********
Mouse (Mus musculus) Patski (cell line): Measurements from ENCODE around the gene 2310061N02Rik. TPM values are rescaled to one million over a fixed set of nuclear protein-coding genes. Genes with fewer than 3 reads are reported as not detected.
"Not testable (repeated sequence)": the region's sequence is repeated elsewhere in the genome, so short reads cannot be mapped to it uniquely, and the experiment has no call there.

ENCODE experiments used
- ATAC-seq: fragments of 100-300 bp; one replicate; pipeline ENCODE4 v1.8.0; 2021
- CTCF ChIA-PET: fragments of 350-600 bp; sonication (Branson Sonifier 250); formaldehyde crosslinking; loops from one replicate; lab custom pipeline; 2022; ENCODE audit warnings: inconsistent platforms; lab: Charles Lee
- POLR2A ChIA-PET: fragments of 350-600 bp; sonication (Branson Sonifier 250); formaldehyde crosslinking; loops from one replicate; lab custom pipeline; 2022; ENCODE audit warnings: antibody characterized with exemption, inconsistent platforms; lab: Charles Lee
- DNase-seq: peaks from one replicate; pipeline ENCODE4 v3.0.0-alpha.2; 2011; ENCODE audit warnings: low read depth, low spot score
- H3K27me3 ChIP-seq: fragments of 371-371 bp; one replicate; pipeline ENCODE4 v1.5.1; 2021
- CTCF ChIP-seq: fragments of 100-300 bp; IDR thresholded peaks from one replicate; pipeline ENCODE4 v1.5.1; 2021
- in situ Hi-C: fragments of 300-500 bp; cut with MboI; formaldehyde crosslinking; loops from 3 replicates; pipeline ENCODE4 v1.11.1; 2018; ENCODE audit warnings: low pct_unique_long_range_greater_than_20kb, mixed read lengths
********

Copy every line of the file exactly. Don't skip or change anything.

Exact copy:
Mouse (Mus musculus) Patski (cell line): Measurements from ENCODE around the gene 2310061N02Rik. TPM values are rescaled to one million over a fixed set of nuclear protein-coding genes. Genes with fewer than 3 reads are reported as not detected.
"Not testable (repeated sequence)": the region's sequence is repeated elsewhere in the genome, so short reads cannot be mapped to it uniquely, and the experiment has no call there.

ENCODE experiments used
- ATAC-seq: fragments of 100-300 bp; one replicate; pipeline ENCODE4 v1.8.0; 2021
- CTCF ChIA-PET: fragments of 350-600 bp; sonication (Branson Sonifier 250); formaldehyde crosslinking; loops from one replicate; lab custom pipeline; 2022; ENCODE audit warnings: inconsistent platforms; lab: Charles Lee
- POLR2A ChIA-PET: fragments of 350-600 bp; sonication (Branson Sonifier 250); formaldehyde crosslinking; loops from one replicate; lab custom pipeline; 2022; ENCODE audit warnings: antibody characterized with exemption, inconsistent platforms; lab: Charles Lee
- DNase-seq: peaks from one replicate; pipeline ENCODE4 v3.0.0-alpha.2; 2011; ENCODE audit warnings: low read depth, low spot score
- H3K27me3 ChIP-seq: fragments of 371-371 bp; one replicate; pipeline ENCODE4 v1.5.1; 2021
- CTCF ChIP-seq: fragments of 100-300 bp; IDR thresholded peaks from one replicate; pipeline ENCODE4 v1.5.1; 2021
- in situ Hi-C: fragments of 300-500 bp; cut with MboI; formaldehyde crosslinking; loops from 3 replicates; pipeline ENCODE4 v1.11.1; 2018; ENCODE audit warnings: low pct_unique_long_range_greater_than_20kb, mixed read lengths